This is a genealogical term in many instances. Throughout Zenos’ allegory of the olive tree, fruit means “salvation” in a covenantal sense. It requires the promises made to the fathers (Abraham 1:1) to be the same covenant given to you.1 Christ said a man is known by his “fruit.” In Matthew 6:14 Christ explains how to measure “fruit.” “Either make the tree good and his fruit good, or else make the tree corrupt and his fruit corrupt, for the tree is known by the fruit. And Jesus said, O you children of vipers, How can you, being evil, speak good things? For out of the abundance of the heart the mouth speaks. A good man, out of the good treasure of the heart, brings forth good things; and an evil man, out of the evil treasure, brings forth evil things. And again I say unto you that every idle word men shall speak, they shall give an account thereof in the day of judgment: for by your words you shall be justified, and by your words you shall be condemned.” Christ determined that the test for “fruit” is the words we speak. But how should “words” be measured? Anger, conflict, violence, war and division amongst families were just some of the results of the words Christ spoke. If Christ’s words were measured by how people were affected by them, then Christ produced bad fruit. Therefore, the reaction people have to words cannot be an accurate measure of “fruit.” It must be the substance, the truth, or the independent value of the words—separate from how people respond to a man’s words. Prophets and righteous individuals have been arousing anger, provoking violent reactions, and being called anything from foolish to vile because of their words, and that does nothing to diminish the goodness of their fruit.2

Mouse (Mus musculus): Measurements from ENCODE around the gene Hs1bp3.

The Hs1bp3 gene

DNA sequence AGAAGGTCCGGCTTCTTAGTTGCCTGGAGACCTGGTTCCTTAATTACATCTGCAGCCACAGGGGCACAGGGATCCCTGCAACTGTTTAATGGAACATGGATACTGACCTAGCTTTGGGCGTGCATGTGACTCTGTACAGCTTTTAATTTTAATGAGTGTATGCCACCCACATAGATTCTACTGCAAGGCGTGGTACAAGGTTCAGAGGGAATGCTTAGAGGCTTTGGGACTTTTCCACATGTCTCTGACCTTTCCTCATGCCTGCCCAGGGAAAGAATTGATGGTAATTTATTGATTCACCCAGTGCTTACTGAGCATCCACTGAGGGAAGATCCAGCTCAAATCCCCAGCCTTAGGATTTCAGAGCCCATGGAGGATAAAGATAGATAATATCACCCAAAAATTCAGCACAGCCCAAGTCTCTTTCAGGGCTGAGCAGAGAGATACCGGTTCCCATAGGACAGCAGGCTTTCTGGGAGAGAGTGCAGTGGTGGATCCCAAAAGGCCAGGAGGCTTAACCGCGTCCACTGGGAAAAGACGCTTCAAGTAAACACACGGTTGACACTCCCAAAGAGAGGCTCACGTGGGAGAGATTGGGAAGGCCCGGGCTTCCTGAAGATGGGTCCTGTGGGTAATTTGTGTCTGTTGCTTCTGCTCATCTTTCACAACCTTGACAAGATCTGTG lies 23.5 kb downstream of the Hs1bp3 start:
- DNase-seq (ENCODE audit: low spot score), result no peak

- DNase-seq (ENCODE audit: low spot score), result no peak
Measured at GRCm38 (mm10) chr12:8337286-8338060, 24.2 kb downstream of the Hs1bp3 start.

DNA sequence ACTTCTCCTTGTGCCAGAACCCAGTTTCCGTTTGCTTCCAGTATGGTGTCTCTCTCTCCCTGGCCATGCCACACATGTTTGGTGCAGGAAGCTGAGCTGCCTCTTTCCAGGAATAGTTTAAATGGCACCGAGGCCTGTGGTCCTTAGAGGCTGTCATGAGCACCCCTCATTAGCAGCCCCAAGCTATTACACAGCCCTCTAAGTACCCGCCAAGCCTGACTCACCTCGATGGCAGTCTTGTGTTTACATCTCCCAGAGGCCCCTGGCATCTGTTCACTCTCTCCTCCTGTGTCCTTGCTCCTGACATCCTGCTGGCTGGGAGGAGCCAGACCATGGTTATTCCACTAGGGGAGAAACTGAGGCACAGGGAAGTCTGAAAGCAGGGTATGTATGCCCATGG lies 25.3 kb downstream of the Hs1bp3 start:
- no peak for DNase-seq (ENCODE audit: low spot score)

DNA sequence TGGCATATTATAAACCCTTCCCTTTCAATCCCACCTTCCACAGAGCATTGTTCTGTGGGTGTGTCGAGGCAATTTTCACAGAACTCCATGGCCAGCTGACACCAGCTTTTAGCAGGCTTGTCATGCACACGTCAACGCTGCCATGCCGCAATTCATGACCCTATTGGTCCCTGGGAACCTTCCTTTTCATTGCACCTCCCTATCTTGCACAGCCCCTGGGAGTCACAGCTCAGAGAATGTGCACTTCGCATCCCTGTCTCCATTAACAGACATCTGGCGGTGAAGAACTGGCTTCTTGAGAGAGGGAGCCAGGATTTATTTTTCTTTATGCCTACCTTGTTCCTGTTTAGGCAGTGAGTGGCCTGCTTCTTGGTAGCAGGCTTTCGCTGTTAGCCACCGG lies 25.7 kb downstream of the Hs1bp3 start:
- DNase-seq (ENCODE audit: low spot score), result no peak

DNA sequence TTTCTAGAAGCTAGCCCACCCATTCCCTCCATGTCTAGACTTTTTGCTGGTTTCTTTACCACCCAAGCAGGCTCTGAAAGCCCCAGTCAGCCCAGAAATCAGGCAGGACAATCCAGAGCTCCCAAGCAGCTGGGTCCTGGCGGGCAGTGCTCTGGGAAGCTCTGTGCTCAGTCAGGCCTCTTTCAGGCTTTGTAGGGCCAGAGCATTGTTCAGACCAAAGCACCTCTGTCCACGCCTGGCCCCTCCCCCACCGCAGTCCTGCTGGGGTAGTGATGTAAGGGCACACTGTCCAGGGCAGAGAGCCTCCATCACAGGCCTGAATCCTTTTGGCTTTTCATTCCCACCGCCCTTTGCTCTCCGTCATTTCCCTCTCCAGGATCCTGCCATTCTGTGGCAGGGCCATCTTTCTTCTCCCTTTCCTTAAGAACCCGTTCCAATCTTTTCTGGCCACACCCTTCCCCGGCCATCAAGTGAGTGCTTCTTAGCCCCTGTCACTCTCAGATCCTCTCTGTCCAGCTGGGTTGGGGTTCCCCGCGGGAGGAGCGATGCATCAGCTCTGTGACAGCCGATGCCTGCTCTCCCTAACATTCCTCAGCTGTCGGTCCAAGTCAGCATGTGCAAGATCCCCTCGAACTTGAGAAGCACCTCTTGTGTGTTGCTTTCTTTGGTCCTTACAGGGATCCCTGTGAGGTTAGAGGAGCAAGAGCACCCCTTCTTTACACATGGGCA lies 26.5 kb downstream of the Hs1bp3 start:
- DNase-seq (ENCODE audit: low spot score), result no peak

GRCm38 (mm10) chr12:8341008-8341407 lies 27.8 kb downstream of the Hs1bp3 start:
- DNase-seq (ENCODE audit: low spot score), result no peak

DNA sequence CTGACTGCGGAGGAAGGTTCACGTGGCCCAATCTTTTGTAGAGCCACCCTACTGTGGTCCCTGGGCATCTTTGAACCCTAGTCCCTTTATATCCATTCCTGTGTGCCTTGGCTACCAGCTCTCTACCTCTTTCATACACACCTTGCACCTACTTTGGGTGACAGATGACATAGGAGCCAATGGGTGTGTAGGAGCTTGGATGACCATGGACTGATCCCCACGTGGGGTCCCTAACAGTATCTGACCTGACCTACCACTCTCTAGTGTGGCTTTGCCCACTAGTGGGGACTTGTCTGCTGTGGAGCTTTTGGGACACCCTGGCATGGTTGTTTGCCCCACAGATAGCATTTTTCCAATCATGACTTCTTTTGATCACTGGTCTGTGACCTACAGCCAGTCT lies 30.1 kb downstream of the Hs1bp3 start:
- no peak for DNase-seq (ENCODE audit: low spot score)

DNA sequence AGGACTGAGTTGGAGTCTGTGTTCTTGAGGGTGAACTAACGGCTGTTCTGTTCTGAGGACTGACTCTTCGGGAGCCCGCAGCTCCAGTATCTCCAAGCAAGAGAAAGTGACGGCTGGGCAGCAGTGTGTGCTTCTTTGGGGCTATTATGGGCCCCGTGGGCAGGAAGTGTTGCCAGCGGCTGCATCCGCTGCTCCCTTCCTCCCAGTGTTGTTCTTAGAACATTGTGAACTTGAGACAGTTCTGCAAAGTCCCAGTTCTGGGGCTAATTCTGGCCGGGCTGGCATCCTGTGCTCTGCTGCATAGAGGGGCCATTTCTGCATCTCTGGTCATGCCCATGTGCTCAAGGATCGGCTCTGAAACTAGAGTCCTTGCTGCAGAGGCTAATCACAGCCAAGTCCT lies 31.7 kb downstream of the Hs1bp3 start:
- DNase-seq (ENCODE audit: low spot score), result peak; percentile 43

1 Preserving the Restoration, 124n324.

2 “Fruit,” March 10, 2018, blog post, emphasis his.

SCOURGE,noun skurj. [Latin corriggia, from corrigo, to straighten.]

1. A punishment; vindictive affliction.

Famine and plague are sent as scourges for amendment.

2. He or that which greatly afflicts, harasses or destroys; particularly, any continued evil or calamity. Attila was called the scourge of God, for the miseries he inflicted in his conquests. Slavery is a terrible scourge

SCOURGE, verb transitive skurj.

1. To punish with severity; to chastise; to afflict for sins or faults, and with the purpose of correction.

He will scourge us for our iniquities, and will have mercy again.

Whom the Lord loveth he chasteneth, and scourgeth every son whom he receiveth. Hebrews 12:1.

2. To afflict greatly; to harass, torment or injure.

POLLU’TED, participle passive Defiled; rendered unclean; tainted with guilt; impaired; profaned.

HO’LY, adjective

  1. Hallowed; consecrated or set apart to a sacred use, or to the service or worship of God; a sense frequent in Scripture; as the holy sabbath; holy oil; holy vessels; a holy nation; the holy temple; a holy priesthood.